Blockchains are incredibly popular nowadays, due to the emergence of cryptocurrency such as bitcoin, but this technique was originally described in 1991 by a group of researchers and was originally intended to timestamped digital documents so that it’s not possible to backdate them or to tamper with them almost like a notary. However, it went by mostly unused until it was adapted by Doce Nakamoto in 2009 to create a digital cryptocurrency Bitcoin, now a blockchain as a distributed ledger that is completely open to anyone.
What is a blockchain?
As the name indicates a blockchain is a chain of blocks that contains information.
How do they work?
What problems do they solve and how can they be used?
They have an interesting property. Some data has been recorded inside the blockchain. It becomes very difficult to change it. So how does that work? Well, let’s take a closer look at a block. Each block contains some data, the hash of the block and the hash of the previous block. The data that is stored inside a block depends on the type of blockchain, the Bitcoin blockchain, for example, stores the details about a transaction here, such as the sender-receiver and the number of coins a block also has a hash.
You can compare a hash to a fingerprint. It identifies a block and all of its contents, and it’s always unique, just as a fingerprint. Once the block is created, its hash is being calculated, changing something inside the block will cause the hash to change. So in other words, hashes are very useful when you want to detect changes to blocks. If the fingerprint of a block changes, it no longer is the same block. The third element inside each block is the hash of the previous block, and this effectively creates a chain of blocks and it’s this technique that makes the blockchain so secure.
Let’s take an example here. We have a chain of three books. As you can see, each block has a hash and the hash of the previous block. So block number three points to block number two and number two points to number one. Now, the first block is a bit special. It cannot point to previous blocks because while it’s the first one, we call this block the Genesis block.
Now, let’s say that you tamper with the second block. This causes the hash of the block to change as well. In turn, that will make block three and all following blocks invalid because they no longer store a valid hash of the previous block. So changing a single block will make all the following blocks invalid. But using hashes is not enough to prevent tampering. Computers these days are very fast and can calculate hundreds of thousands of hashes per second.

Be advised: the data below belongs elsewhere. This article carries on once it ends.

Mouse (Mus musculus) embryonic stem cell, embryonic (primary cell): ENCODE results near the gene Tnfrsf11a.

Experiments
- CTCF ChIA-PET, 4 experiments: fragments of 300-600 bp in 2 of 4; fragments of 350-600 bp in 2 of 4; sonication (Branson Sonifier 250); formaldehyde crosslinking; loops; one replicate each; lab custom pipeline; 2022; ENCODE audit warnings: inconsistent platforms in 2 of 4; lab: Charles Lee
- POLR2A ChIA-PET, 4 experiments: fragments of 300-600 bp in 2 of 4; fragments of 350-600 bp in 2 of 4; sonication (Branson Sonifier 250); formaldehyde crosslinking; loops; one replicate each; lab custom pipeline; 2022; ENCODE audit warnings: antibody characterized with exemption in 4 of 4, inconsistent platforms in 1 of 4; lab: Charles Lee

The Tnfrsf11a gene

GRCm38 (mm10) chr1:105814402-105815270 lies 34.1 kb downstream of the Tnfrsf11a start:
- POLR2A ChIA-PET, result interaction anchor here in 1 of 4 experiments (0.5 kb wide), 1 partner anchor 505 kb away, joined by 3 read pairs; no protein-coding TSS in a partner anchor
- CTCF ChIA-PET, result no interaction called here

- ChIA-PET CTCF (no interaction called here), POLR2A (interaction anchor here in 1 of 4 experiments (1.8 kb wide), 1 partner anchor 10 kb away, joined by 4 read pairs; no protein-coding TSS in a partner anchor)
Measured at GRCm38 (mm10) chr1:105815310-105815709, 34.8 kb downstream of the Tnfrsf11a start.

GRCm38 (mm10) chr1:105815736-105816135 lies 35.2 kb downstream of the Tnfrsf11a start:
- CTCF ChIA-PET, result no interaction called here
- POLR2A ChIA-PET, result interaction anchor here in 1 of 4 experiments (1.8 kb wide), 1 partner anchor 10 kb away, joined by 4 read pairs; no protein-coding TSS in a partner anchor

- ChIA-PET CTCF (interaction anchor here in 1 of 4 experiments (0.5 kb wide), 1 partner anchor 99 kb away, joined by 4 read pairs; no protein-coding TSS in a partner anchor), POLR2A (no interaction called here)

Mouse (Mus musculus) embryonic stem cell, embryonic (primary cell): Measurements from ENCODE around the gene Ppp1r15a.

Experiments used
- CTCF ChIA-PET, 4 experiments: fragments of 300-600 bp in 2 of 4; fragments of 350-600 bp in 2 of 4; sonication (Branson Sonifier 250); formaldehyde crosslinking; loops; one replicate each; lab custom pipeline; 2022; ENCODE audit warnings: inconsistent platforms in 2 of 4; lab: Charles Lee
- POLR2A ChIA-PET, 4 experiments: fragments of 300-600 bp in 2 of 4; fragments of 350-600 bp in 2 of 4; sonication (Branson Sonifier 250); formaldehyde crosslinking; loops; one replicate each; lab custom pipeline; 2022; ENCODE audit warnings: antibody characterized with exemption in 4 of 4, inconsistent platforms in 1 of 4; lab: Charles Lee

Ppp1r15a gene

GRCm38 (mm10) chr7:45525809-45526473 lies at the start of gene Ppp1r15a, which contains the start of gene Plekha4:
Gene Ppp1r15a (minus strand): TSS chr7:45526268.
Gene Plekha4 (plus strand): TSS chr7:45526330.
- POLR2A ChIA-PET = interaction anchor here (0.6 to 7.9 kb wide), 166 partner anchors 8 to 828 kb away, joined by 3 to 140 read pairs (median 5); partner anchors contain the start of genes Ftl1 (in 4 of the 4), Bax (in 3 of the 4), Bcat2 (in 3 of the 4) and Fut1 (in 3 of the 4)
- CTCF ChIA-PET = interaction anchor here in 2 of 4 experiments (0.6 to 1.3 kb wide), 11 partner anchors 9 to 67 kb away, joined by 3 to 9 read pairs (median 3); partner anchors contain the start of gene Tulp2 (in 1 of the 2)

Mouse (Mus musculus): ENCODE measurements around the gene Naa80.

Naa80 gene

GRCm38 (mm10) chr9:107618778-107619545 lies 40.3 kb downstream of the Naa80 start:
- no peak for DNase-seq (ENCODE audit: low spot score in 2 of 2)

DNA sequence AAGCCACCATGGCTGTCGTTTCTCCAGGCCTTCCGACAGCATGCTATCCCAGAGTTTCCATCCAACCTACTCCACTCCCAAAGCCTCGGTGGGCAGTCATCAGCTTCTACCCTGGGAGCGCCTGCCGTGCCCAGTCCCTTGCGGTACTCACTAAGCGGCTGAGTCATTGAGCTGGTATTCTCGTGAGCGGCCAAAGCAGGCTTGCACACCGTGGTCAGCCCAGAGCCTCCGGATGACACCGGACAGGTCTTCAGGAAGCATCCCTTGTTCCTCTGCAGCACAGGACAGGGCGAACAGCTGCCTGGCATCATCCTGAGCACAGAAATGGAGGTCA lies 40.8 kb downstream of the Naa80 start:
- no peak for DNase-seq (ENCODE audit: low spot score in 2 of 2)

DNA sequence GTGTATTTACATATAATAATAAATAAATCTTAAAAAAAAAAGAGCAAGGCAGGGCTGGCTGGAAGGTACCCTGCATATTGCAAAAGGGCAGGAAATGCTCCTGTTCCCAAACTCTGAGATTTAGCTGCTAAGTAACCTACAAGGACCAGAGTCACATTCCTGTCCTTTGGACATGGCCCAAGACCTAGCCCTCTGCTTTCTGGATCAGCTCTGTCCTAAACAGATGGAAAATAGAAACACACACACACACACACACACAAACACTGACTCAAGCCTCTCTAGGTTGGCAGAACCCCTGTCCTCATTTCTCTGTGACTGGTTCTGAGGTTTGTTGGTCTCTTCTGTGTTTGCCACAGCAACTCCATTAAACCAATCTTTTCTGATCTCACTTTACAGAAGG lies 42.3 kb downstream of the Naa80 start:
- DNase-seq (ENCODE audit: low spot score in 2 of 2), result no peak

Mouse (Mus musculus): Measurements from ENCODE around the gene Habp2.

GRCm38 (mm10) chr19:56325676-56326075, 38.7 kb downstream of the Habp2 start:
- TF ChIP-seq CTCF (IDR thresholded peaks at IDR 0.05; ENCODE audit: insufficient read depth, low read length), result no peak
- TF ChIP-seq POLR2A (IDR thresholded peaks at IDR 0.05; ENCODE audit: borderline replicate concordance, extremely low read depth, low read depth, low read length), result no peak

You could effectively tamper with a block and recalculate all the hashes of other blocks to make your blockchain valid again. So to mitigate this, you have something that is called proof of work, it’s a mechanism that slows down the creation of new blocks. In Bitcoin’s case, it takes about 10 minutes to calculate the required proof of work and add a new block to the chain. This mechanism makes it very hard to tamper with the box because if you tamper with one block, you’ll need to recalculate the proof of work for all the following blocks.
So the security of a blockchain comes from its creative use of hashing and the proof of work mechanism, but there is one more way that blockchain secures themselves, and that is by being distributed, instead of using a central entity to manage chain blockchains, use a peer-to-peer network and everyone is allowed to join. When someone joins this network, he gets a full copy of the blockchain. The node can use this to verify that everything is still in order.
Now let’s see what happens when someone creates a new block. That block is sent to everyone on the network. Each node then verifies the block to make sure that it hasn’t been tampered with. And if everything checks out, each node adds this block to their own blockchain. All the notes in this network create consensus. They agree about what blocks are valid and which aren’t. Blocks that are tampered with will be rejected by other nodes in the network.
So to successfully tamper with a blockchain, you’ll need to tamper with all the blocks on the chain, redo the proof of work for each block, and take control of more than 50 per cent of the peer to peer network. Only then will your tempered block become accepted by everyone else. So this is almost impossible to do. Blockchains are also constantly evolving. One of the most recent developments in the creation of smart contracts. These contracts are simple programs that are stored on the blockchain and can be used to automatically exchange coins based on certain conditions.